Cover Photo provided by Mr. Jim Hartsell
Editor's note: When it came time to roll out our (long overdue) new website we wanted to do something celebrating the people we've met through golf and the places that are still out there for us to explore. We've only scratched the surface on who we need to meet and where we need to go. Jim Hartsell embodies that spirit to the fullest. I met Jim through Sweetens Cove a few years ago and we became fast friends. He's spent the last two-and-a-half decades exploring Scotland and digging deeper than nearly any American I know, non-Tom Coyne division. As an Registered Building Architect, he brings a unique perspective to golf travel, both on and off the course. We're thrilled to roll this series out over the next few months and hope you enjoy. - Tron
The Hidden Soul of the Game
The Golf House Club, Elie
By Jim Hartsell
Elie: The Elegant and Ethereal Home of James Braid
It is believed that golf has been played on the links of Elie in the East Neuk of Fife since the 16th century. Most historians attribute the design of the current layout to Old Tom Morris in 1895. James Braid, the legendary 5 time Champion Golfer of The Year, and golf course Architect, was born in the adjacent village of Earlsferry in 1870. He won his first tournament at age 8 on the links at Elie. Some historical accounts mention that Braid himself made revisions to the course in the 1920’s. However, this claim is not substantiated (or even noted) in the essential and definitive “James Braid and his Four Hundred Golf Courses,” by John F. Moreton and Ian Cumming, so I am inclined to believe Braid did not actually work on his childhood course. In spite of this, we only have to look at the understated elegance of just a few of Braid’s fully credited designs - Brora, Panmure, Fraserburgh. Kilspindie, Millport, Stranraer, Boat of Garten, St. Enodoc - to see the massive influence that Elie had on his design philosophy.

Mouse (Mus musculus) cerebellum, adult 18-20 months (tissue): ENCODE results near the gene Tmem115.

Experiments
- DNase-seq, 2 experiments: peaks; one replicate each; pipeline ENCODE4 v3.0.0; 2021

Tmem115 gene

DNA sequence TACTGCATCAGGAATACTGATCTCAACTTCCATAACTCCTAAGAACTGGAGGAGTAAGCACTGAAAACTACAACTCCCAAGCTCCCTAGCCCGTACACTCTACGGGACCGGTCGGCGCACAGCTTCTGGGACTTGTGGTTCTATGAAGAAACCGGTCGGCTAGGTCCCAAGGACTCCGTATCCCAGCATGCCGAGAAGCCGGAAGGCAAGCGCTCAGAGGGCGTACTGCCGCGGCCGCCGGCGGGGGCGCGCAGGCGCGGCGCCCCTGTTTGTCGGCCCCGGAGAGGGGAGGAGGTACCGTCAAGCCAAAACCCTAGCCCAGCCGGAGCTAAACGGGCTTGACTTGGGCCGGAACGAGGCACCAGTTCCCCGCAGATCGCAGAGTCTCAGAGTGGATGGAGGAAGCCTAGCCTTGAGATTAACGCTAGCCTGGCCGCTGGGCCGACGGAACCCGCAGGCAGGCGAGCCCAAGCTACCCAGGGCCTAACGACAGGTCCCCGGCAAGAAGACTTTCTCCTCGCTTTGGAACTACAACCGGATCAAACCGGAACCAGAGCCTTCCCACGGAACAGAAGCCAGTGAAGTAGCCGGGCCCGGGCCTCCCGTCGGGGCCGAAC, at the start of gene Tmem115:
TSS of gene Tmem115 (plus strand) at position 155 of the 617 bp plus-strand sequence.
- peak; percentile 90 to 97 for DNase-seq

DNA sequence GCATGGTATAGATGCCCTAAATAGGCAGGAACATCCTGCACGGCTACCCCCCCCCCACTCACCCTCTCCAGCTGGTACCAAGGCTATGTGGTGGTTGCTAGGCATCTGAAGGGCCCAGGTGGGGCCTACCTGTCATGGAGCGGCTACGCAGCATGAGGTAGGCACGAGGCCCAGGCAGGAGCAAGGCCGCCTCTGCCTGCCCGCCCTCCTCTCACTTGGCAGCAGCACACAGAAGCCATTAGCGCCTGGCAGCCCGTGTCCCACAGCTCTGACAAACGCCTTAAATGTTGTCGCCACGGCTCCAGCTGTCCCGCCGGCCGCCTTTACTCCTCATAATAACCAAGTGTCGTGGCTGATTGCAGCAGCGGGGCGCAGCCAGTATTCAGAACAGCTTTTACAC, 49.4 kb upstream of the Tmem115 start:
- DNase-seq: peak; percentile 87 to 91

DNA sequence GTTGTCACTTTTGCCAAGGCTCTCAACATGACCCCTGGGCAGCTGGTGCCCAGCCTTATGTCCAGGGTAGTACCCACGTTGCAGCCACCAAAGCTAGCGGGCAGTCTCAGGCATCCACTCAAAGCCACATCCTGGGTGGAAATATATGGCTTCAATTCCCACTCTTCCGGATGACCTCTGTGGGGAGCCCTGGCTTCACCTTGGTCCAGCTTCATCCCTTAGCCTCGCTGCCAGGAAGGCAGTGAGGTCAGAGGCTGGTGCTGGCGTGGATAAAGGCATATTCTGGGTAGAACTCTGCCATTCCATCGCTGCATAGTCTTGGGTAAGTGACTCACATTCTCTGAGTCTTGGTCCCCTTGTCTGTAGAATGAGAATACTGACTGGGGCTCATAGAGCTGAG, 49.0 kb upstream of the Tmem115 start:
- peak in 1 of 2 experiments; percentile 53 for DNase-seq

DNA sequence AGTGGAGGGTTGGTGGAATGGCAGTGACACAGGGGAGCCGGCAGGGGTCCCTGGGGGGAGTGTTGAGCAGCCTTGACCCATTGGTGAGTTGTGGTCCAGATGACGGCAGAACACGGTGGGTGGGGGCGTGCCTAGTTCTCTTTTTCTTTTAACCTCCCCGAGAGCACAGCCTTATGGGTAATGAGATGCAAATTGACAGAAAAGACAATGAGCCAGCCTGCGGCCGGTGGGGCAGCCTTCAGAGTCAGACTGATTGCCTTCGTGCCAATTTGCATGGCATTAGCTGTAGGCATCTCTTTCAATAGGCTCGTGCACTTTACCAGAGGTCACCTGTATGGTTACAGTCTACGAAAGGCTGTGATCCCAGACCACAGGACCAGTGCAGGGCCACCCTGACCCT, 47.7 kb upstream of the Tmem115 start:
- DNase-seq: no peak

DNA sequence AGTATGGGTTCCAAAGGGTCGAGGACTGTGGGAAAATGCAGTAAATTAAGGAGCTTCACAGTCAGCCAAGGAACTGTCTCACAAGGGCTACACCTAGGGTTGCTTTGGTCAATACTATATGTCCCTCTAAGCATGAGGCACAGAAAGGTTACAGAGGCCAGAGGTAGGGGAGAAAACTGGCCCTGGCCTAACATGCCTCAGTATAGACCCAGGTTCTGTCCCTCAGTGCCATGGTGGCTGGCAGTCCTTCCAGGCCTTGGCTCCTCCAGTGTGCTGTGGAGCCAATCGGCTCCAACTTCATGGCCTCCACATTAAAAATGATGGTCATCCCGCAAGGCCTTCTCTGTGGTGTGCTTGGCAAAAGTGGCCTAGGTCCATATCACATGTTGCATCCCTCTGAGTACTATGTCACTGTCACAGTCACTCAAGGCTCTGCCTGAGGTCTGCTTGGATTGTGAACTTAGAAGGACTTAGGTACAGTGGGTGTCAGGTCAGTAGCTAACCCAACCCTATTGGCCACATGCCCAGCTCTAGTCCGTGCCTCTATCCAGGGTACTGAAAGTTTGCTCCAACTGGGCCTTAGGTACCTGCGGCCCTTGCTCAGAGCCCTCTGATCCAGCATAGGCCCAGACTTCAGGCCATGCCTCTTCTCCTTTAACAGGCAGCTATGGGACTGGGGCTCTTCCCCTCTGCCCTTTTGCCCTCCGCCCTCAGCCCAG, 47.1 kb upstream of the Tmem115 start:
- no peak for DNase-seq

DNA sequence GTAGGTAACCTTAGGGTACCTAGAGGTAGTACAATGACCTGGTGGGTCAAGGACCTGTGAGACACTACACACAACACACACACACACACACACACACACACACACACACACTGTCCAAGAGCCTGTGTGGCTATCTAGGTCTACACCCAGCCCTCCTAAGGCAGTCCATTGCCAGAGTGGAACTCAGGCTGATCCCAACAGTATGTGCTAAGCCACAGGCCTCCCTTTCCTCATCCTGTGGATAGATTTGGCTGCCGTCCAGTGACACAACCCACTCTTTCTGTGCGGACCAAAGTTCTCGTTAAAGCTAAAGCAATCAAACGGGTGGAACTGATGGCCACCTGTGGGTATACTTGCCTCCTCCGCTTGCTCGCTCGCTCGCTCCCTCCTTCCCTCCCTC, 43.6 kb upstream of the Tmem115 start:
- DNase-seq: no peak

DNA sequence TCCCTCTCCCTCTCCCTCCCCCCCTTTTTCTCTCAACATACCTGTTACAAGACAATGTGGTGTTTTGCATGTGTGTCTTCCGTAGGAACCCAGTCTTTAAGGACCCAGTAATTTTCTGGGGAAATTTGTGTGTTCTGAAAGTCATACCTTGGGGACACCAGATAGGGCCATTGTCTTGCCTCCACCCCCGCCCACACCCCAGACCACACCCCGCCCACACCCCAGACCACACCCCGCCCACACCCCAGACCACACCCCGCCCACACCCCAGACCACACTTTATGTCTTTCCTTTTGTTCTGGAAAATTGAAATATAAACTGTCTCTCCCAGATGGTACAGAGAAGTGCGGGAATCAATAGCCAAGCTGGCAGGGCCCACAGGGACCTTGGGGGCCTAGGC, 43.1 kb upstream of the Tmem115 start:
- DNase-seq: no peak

The Club House at Elie. Photograph by Jim Hartsell
The Golf House Club (commonly called Elie) is located a mere 5 miles from Anstruther. Fife has so many truly great golf courses, in such a concentrated area, that it can be difficult for the visiting golfer to decide where to play. The decisions on which clubs to visit can seem monumental to a visiting golfer, because they are - each day of a Scottish golf trip is precious. If you are fortunate enough to visit Fife, you must make time to play at Elie.
Elie measures 6,233 yards and has 16 par fours and 2 par threes, for a strict par of 70. In my experience, this is a very unique assembly of holes. On the surface, such a seemingly bland assortment might seem to be a recipe for monotonous golf. It is not. The Golf House Club is a sheer delight, from start to finish. The pair of par threes are two of my favorites in Scotland.
We arrived early for our 12:30 tee time and were greeted warmly by the Head Professional Gavin Cook. Mr. Cook’s well-stocked shop has to be among the most singular in golf. A Royal Navy submarine periscope, salvaged from the HMS Excalibur in 1966, is mounted in the center - and extends through the roof of the small octagonal shop, which is curiously detached from the beautiful clubhouse. The periscope allows the staff to see if the fairway is clear beyond the hill, over which the blind opening tee shot is played. I can’t think of anything else remotely like this in the world of golf.